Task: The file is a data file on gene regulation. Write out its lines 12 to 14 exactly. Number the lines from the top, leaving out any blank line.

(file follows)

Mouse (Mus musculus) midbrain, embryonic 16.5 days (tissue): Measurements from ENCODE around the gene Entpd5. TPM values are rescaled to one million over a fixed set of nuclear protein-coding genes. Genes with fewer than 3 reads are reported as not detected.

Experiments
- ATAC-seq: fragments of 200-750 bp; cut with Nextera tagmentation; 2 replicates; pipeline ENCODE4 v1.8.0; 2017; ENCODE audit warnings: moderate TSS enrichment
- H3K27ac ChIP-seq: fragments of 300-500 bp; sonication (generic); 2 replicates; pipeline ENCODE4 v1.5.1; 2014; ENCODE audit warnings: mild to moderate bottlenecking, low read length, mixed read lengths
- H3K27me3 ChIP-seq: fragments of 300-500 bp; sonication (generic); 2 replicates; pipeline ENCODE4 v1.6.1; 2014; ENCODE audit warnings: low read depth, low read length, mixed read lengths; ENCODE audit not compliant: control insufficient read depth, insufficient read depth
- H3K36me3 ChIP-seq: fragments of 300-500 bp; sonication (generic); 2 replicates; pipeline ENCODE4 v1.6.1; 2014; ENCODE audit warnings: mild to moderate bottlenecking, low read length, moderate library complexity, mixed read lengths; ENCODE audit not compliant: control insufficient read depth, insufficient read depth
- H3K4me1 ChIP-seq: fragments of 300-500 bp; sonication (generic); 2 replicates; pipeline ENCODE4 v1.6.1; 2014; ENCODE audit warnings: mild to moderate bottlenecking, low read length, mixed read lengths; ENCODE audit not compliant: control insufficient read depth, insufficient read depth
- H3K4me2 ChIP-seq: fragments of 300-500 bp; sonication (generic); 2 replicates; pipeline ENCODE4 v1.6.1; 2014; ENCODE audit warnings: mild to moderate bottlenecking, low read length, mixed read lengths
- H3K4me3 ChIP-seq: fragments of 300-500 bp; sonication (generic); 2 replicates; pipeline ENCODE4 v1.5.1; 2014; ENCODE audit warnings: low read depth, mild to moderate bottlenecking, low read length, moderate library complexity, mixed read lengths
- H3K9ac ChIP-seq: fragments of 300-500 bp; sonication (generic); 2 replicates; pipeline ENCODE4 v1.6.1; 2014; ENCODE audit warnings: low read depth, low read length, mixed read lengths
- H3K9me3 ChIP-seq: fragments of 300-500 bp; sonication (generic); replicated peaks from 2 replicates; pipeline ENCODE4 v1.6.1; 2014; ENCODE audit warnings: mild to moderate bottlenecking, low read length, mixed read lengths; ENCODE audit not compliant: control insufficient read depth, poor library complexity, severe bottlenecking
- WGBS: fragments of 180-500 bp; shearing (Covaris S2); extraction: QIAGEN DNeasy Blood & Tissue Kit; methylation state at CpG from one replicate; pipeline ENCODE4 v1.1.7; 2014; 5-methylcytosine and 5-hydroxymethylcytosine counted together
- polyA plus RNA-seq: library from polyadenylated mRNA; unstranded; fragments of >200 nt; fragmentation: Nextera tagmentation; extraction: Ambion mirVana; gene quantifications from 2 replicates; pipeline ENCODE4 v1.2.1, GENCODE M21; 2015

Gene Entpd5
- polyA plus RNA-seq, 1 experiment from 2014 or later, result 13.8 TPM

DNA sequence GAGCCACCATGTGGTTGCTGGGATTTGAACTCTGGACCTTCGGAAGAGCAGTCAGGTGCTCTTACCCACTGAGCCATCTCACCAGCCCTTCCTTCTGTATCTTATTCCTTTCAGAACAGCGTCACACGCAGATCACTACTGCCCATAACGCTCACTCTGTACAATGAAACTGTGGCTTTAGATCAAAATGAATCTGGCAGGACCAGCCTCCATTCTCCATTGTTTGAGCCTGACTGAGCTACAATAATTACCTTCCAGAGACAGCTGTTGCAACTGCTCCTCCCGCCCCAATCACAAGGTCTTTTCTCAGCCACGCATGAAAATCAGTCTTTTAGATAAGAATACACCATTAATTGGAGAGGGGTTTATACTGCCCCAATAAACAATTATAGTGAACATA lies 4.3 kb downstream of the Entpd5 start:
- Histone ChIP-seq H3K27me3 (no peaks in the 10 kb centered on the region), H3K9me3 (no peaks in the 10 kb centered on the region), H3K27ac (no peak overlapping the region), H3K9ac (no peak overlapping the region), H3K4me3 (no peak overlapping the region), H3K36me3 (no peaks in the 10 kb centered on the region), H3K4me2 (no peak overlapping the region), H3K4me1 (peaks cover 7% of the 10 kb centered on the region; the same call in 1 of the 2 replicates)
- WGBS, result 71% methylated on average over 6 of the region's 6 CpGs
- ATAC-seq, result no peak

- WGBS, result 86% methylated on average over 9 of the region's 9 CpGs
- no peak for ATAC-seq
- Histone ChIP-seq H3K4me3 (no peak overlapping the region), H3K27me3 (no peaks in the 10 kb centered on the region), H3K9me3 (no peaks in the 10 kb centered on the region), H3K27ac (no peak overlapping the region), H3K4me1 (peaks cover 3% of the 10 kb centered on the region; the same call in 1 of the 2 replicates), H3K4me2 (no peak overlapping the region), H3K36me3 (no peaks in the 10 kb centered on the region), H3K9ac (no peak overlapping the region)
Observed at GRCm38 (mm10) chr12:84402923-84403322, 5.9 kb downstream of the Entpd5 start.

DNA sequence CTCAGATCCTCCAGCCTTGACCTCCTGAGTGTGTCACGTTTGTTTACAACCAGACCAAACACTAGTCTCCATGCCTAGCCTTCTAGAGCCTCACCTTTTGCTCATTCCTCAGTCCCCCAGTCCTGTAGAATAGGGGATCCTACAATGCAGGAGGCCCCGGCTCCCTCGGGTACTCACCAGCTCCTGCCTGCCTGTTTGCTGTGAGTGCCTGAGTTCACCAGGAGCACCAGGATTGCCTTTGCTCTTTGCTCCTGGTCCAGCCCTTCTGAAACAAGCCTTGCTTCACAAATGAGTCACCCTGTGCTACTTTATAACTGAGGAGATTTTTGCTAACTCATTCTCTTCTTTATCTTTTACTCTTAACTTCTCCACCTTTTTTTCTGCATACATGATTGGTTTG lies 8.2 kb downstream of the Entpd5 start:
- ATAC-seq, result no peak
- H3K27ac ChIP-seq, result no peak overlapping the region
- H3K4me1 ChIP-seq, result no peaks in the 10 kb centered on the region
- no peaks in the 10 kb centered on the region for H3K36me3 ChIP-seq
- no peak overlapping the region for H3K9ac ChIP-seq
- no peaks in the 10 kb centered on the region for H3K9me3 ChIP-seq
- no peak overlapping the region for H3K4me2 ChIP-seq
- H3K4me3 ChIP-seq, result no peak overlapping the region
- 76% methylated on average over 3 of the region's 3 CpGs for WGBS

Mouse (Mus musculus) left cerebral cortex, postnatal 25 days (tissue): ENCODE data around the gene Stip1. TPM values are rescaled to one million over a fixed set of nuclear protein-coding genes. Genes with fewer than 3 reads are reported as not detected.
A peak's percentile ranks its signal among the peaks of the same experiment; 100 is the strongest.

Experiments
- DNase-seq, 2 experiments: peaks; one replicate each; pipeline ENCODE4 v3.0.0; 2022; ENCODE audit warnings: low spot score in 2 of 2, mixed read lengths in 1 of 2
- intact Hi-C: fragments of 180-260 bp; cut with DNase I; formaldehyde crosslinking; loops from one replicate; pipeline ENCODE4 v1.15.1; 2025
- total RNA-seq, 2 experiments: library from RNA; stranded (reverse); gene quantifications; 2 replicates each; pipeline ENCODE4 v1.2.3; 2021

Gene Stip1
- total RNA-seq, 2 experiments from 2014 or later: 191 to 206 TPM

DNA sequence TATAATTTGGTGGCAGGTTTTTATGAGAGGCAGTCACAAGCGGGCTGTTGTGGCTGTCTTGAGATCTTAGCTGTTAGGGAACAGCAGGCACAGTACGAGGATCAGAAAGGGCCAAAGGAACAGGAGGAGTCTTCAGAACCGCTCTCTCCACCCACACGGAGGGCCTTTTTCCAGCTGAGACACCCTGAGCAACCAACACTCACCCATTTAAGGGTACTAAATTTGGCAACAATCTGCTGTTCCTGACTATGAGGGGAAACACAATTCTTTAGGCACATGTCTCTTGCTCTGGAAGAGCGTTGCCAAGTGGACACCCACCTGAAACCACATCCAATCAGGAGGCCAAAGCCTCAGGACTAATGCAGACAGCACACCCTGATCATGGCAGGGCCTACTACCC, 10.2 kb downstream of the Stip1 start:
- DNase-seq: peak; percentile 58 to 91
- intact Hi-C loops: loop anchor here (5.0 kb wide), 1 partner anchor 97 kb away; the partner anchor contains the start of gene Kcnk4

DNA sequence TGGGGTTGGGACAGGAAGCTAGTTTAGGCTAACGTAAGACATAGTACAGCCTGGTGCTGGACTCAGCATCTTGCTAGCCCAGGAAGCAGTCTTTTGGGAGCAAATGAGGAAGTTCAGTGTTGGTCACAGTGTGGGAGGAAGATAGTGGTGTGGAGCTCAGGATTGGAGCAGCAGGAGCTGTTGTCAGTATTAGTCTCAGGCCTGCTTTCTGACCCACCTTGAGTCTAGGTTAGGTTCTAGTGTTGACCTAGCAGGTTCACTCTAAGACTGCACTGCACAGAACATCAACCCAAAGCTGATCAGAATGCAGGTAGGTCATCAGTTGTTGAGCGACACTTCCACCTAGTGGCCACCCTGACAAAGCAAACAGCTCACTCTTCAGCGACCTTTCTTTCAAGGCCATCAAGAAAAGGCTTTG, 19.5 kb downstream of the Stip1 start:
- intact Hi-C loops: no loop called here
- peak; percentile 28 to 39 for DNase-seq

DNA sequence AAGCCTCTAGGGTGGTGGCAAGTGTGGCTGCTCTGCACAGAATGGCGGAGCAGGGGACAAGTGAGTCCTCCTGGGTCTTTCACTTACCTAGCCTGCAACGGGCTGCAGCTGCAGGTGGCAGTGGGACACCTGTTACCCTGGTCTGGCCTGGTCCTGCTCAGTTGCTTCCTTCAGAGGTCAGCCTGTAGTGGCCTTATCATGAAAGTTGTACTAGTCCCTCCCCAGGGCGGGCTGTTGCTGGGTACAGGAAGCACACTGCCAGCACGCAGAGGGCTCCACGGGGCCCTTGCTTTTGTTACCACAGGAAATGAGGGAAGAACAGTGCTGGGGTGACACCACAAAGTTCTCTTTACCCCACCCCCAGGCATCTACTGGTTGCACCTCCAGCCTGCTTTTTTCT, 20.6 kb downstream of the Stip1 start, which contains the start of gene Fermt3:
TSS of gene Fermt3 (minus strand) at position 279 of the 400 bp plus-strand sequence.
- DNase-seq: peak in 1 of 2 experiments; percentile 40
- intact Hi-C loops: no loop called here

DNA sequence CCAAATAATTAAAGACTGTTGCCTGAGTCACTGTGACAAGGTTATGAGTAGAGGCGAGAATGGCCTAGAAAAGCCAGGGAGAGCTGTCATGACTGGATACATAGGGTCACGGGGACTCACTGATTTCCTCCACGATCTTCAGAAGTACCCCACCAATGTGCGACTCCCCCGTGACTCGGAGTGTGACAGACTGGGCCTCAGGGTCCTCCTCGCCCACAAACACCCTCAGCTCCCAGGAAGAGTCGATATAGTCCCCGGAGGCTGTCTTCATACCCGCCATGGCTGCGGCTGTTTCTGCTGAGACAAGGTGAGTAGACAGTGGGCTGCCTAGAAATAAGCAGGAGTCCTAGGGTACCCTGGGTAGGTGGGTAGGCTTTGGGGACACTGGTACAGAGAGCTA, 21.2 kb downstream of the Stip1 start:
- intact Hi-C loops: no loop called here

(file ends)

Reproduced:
- WGBS: fragments of 180-500 bp; shearing (Covaris S2); extraction: QIAGEN DNeasy Blood & Tissue Kit; methylation state at CpG from one replicate; pipeline ENCODE4 v1.1.7; 2014; 5-methylcytosine and 5-hydroxymethylcytosine counted together
- polyA plus RNA-seq: library from polyadenylated mRNA; unstranded; fragments of >200 nt; fragmentation: Nextera tagmentation; extraction: Ambion mirVana; gene quantifications from 2 replicates; pipeline ENCODE4 v1.2.1, GENCODE M21; 2015

Gene Entpd5